Matt Gentry/AP/File
On Monday, April 16, 2007 police officers sprint towards the scene of shootings on the Virginia Tech campus. New details on the shootings were released yesterday.

Three lessons shaping society after Virginia Tech massacre

Guns on campus, active shooter scenarios, and state culpability are all still changing society’s preparedness.

Virginia Gov. Tim Kaine said Friday that the Virginia Tech rampage that killed 32 people plus the shooter two years ago was “by its nature inexplicable.”

But no matter how tough to explain, the tragic massacre by a deranged student continues to have a significant impact on US society, ranging from debates about concealed-carry guns on campuses, police response to “active shooters,” and -- more specifically -- the question of Virginia Tech’s culpability in the deaths of students and professors at the hands of the shooter, Seung-Hui Cho.

In just the past few weeks, three developments touched directly on how the deadliest peacetime shooting in US history by a single gunman continues to spark debate and shape society:

New details anger parents

Acknowledging stubborn questions brought up by victims’ families, the state of Virginia on Friday released an addendum to the Virginia Tech Review Panel’s final report.

Basically a clarification to the original report, the correction changed the timeline of the university’s response, pointing out that university officials failed to alert the campus of a “shooter on the loose” for two hours even as they locked down university offices and at least two staffers informed their own families of the first shooting, at Ambler Johnston Hall. The new report also notes that the university cancelled trash collection 20 minutes before alerting the campus.

The addendum doesn’t change the findings of the review, which had already determined that the university’s poor response between the first shooting at Ambler Johnston Hall and the classroom shootings at Norris Hall nearly two hours later contributed to the loss of life.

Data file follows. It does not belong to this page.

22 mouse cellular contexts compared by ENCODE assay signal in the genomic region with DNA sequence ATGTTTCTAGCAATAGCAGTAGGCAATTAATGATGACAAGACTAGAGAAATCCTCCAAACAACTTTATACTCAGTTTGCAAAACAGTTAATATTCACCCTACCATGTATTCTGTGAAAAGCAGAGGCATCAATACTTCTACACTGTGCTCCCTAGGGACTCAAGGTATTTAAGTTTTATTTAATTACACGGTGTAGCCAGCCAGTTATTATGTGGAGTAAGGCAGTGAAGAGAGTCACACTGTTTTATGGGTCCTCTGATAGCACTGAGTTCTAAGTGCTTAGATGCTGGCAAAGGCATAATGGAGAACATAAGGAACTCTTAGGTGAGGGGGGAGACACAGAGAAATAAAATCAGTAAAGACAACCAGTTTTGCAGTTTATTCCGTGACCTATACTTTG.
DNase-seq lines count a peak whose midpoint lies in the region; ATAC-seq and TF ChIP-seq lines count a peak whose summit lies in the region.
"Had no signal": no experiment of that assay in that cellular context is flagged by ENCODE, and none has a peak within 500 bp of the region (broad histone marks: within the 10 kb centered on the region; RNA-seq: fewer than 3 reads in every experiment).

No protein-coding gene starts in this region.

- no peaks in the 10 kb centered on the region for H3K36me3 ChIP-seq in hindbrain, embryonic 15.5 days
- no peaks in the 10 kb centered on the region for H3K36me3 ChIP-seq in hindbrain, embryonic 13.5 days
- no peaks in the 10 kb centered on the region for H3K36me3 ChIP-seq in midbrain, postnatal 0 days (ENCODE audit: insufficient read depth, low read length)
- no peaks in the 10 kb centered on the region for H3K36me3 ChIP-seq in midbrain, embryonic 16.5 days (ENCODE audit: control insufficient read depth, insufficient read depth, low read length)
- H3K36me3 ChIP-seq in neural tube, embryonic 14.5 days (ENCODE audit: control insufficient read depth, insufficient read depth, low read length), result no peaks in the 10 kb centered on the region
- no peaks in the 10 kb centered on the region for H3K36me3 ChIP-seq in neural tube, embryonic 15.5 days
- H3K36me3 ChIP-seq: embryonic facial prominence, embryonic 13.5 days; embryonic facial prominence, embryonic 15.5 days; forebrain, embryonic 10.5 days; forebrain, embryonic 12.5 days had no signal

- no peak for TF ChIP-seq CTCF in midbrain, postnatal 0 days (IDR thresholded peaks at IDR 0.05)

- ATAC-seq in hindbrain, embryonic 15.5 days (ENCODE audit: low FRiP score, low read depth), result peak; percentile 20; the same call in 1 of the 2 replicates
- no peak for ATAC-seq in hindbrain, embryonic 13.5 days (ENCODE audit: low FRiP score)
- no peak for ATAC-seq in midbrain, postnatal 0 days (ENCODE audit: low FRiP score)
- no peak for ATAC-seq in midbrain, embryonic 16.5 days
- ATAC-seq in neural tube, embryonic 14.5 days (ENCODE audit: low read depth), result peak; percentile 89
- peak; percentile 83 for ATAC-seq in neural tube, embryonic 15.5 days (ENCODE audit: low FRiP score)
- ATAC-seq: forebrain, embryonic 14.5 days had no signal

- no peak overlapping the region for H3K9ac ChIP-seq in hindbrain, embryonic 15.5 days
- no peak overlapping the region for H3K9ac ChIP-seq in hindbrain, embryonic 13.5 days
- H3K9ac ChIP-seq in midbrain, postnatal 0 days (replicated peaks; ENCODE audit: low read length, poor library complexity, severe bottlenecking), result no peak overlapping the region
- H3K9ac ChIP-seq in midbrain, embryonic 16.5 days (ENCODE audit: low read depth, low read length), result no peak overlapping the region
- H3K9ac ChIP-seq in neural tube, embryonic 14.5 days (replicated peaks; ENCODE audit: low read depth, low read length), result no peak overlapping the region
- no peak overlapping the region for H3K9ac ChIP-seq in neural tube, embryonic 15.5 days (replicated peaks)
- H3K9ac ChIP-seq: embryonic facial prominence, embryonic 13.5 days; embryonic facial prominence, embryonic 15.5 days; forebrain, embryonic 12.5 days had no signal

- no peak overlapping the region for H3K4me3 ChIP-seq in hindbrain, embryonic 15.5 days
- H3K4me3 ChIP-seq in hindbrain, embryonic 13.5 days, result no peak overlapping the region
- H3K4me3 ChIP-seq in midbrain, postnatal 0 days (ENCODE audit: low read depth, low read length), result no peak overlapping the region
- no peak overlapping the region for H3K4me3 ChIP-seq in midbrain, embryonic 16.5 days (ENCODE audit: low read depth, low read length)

But it did give vent to families who still believe that state and university officials have yet to tell the whole truth about what happened that morning, confirming, at least to some, that it is accuracy and responsibility -- not concerns about image and culpability -- that are critical to the healing process after a mass shooting.

“We still suffer emotional pain dealing with the impenetrable layers of bureaucracy in our simple quest for answers,” a statement from the victims’ families said. “An accurate, complete and thorough accounting of what happened before, during and after April 16th, 2007 is the legacy we seek on behalf of those who died and those who survived.”

All but two families accepted an $11 million settlement from the state.

University overrides students, bans guns

Despite pleas from gun rights groups and even many college students, the result of the Virginia Tech shooting has been a focus on controlling guns on campus, not allowing more students to carry.

To be sure, the Virginia Tech shooting revealed weaknesses in Virginia gun laws since they did not prevent a person with a history of psychological problems to purchase the eventual murder weapon. But others say the rampage might have been stopped had fellow students been armed.

On Friday, Colorado State University, one of the few colleges in the country to allow concealed-carry guns on campus, revealed the prevailing winds when the Board of Governors voted 9-0 to enact a policy that will likely lead to a campus gun ban, despite a student senate vote this week in support of allowing weapons at the school.

Nearly all college campuses in the US ban concealed weapons, but the debate about the wisdom of such bans intensified after the Virginia Tech rampage. Since then, proposals to lift gun bans have been raised in dozens of states, although none have been successful.

“If we wanted to ban concealed weapons because they could be dangerous, we might as well ban everything on campus because they could be a potential risk,” CSU history student Brady Allen told the Denver Post.

Fort Hood rampage tests VT’s “active shooter” legacy

The Virginia Tech Review Panel never faulted the police response in the wake of the VT shootings, writing that police responded quickly and used “appropriate active shooter procedures.”

But the official response from the Virginia State Police after Cho’s attack -- sending officers into an “active shooter” situation without a plan or backup is counterproductive -- has since been largely discredited in the law enforcement community.

After a disgruntled Army Major opened fire at Fort Hood on Nov. 5, officials credited lessons learned from the Virginia Tech shooting for ending the rampage when a civilian police officer shot and injured Nidal Malik Hasan, the alleged attacker.

“The lesson from Virginia Tech was, don’t wait for backup but move to the target and eliminate the shooter,” Chuck Medley, chief of Fort Hood’s emergency services, told the Monitor. “It requires courage and it requires skill.”

As part of the post-Virginia Tech “active shooter” response scenario, Officer Kimberly Munley was shot, and may never work a beat again because of her injuries. Officials credit her with saving “countless lives.”


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